After Steamboat put in his notice at Jim Crocket Promotions, he says he got a call from George Scott, who was now working for Vince McMahon at WWF. Ricky says he was flown up to New York, picked up in a limo and driven to Vince’s home for a sit down chat. Ricky says that Vince said he trusted George to do whatever he though was right with Steamboat and quickly brought Ricky in to the company.

21:55 – Steamboat on the Origins of ‘The Dragon’ Name

Ricky says Vince McMahon wanted to add something to Ricky Steamboat’s name. At a roundtable with Pat Paterson and Vince, Ricky started talking about Bruce Lee’s movie, Enter the Dragon. Steamboat says he was a Bruce Lee fan, took taekwondo as a kid and incorporated some of those techniques in-ring, and that this led someone to pitch “The Dragon” moniker.

25:45 – Steamboat on his Komodo Dragon and Animals in the WWF

Steamboat says Vince suggested Steamboat start coming to the ring with a komodo dragon to create an angle between Ricky & Jake Roberts, who was of course coming to the ring with his snake, Damien. Ricky says many performers were using animals in their act at the time, such as Koko B. Ware and his bird, The British Bulldogs and their dog and Hillbilly Jim and his pig. He says the locker room smelled and sounded like a barn.

Ricky tells a story about Jake Roberts putting his snake into a lukewarm shower in the locker room. He says the snake began climbing up the wall and rubbed against the shower handle, which caused the water to get hotter, and that all of a sudden, loud booms became emanating from the stall. The hot water had agitated the snake, and Ricky says the entire locker room ran away in terror as the snack thrashed about.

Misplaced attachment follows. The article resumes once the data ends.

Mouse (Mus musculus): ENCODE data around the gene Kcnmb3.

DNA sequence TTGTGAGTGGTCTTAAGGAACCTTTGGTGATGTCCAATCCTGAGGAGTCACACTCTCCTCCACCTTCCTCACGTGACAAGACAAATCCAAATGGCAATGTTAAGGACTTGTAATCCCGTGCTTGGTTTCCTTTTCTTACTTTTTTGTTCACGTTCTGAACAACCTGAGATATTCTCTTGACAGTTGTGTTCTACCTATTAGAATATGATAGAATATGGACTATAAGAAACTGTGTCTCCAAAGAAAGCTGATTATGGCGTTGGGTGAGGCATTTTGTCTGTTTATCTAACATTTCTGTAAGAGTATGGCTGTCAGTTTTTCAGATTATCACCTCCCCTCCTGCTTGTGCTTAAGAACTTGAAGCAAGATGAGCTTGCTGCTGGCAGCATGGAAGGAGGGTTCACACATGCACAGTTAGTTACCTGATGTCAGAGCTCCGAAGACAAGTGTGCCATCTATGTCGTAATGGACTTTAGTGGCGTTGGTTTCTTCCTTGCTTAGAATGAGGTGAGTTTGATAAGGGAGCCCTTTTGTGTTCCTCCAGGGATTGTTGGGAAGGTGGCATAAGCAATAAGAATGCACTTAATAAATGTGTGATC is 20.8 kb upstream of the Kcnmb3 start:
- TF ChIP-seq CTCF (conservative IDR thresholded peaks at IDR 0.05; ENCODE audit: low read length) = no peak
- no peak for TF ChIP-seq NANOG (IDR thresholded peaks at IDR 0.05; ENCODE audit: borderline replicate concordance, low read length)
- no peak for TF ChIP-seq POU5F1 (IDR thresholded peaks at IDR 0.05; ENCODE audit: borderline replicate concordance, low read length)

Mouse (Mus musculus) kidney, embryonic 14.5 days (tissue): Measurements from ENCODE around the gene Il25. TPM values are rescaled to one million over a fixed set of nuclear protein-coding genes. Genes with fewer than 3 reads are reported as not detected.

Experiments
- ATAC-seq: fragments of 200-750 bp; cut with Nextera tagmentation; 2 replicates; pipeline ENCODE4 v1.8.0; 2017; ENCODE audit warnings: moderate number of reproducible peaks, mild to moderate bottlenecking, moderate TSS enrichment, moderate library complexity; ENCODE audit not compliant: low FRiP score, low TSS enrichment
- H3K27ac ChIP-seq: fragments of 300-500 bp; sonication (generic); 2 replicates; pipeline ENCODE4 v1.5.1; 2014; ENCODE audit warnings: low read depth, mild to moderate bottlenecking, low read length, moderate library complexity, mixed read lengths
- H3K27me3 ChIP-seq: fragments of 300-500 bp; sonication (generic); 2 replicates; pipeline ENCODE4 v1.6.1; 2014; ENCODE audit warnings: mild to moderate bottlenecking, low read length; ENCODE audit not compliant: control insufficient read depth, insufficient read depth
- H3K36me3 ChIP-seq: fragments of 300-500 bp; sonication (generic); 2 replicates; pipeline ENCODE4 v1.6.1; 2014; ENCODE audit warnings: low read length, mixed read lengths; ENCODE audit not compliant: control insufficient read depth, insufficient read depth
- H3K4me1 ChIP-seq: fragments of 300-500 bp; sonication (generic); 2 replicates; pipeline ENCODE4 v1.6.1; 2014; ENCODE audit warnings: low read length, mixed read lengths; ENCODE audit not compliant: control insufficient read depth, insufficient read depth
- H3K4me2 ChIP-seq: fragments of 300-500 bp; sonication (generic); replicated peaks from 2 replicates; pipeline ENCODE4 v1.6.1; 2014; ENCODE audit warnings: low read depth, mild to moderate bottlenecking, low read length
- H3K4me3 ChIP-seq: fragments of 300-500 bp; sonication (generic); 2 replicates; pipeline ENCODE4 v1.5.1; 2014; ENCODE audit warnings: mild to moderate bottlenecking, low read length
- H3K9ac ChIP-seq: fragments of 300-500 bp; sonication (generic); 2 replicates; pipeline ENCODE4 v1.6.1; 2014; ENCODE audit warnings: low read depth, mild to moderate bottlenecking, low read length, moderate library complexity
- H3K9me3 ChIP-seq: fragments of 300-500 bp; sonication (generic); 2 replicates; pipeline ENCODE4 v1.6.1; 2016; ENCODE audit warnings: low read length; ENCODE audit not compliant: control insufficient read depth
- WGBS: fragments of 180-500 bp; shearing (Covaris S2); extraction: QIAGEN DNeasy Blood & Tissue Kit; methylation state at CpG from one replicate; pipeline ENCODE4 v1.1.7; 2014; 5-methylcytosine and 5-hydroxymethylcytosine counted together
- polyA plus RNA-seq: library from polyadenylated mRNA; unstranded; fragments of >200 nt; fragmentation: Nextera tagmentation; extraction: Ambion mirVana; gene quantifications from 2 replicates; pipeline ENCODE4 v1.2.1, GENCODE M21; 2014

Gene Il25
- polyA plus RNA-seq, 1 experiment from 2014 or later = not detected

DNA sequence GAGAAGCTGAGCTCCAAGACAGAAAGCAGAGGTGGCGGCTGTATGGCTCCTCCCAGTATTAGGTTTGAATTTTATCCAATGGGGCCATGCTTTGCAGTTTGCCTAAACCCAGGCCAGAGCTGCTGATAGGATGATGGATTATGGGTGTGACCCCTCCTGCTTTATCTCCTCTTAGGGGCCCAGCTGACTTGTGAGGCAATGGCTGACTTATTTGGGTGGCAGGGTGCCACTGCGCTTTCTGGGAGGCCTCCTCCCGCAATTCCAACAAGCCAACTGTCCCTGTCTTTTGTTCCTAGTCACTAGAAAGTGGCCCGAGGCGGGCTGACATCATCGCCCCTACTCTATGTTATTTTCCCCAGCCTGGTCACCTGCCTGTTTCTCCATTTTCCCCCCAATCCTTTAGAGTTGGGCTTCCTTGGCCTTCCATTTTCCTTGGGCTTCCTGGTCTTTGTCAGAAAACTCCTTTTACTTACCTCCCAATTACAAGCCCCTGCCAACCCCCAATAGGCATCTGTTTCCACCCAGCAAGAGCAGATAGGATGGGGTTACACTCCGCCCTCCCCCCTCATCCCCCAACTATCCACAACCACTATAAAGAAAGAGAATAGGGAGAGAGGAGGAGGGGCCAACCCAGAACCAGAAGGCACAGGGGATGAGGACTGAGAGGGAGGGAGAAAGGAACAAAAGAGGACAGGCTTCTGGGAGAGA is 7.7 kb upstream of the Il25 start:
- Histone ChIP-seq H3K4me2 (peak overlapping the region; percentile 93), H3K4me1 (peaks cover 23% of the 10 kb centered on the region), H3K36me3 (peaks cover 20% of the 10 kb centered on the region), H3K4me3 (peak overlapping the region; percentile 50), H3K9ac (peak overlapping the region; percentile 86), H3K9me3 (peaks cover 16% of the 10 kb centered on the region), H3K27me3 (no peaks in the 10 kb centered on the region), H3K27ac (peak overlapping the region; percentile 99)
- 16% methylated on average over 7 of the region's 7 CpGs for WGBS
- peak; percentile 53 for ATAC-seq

32:30 – Steamboat on Randy Savage

Steamboat remember the angle that led up to his legendary WrestleMania 3 match with Randy Savage, which included Savage hitting Steamboat in the neck with a ring bell and vignettes of Steamboat in speech therapy trying to get his voice back.

Steamboat says it was Vince McMahon who decided Steamboat and Savage wouldn’t touch prior to their WrestleMania match, and that Steamboat would instead come out after Savage’s matches and taunt Randy in an attempt to get in his head.

Steamboat explains that because he had never worked with Savage before WrestleMania 3, they had to put their match together based on their gut rather than a track record of fan responses.

In the lead up to WrestleMania 3, Ricky says he began to realize that, based on ticket sales and buy rates, this would be the biggest card in history. While Steamboat admits this had a lot to do with Hulk Hogan and Andre the Giant, he also believes he and Savage had their fans as well.  

Steamboat says Savage wanted Ricky to go for his throat, but Steamboat wanted the story to be that the best way he could go after Savage would be to simply take his belt from him. Steamboat says he and Randy began writing down the sequence of their match when they realized they’d planned ten false finishes in just the first seven minutes of their match. Steamboat says Savage was very open to suggestions.

Once they had laid out their match, Steamboat says he and Savage began quizzing one another about the spots. Ricky says they had to remember over 100 segments. When all was said and done, they ended up with over twenty false finishes in a match that lasted less than seventeen minutes.

Ricky says they decided to use a small package for the finish of the match because they wanted to do something simple that the fans wouldn’t see coming. He says he and Randy wanted to have the match of the night, but never imagined it would be something people would be talking about thirty years later.

Steamboat says he didn’t watch his WrestleMania 3 match with Savage back until 2009 when the WWE released a Ricky Steamboat DVD, and remembers that he was mentally exhausted after the match. He also says he never had a pay-per-view rematch with Savage, and that he only had the Intercontinental Title for eight or nine weeks before dropping it to the Honky Tonk Man.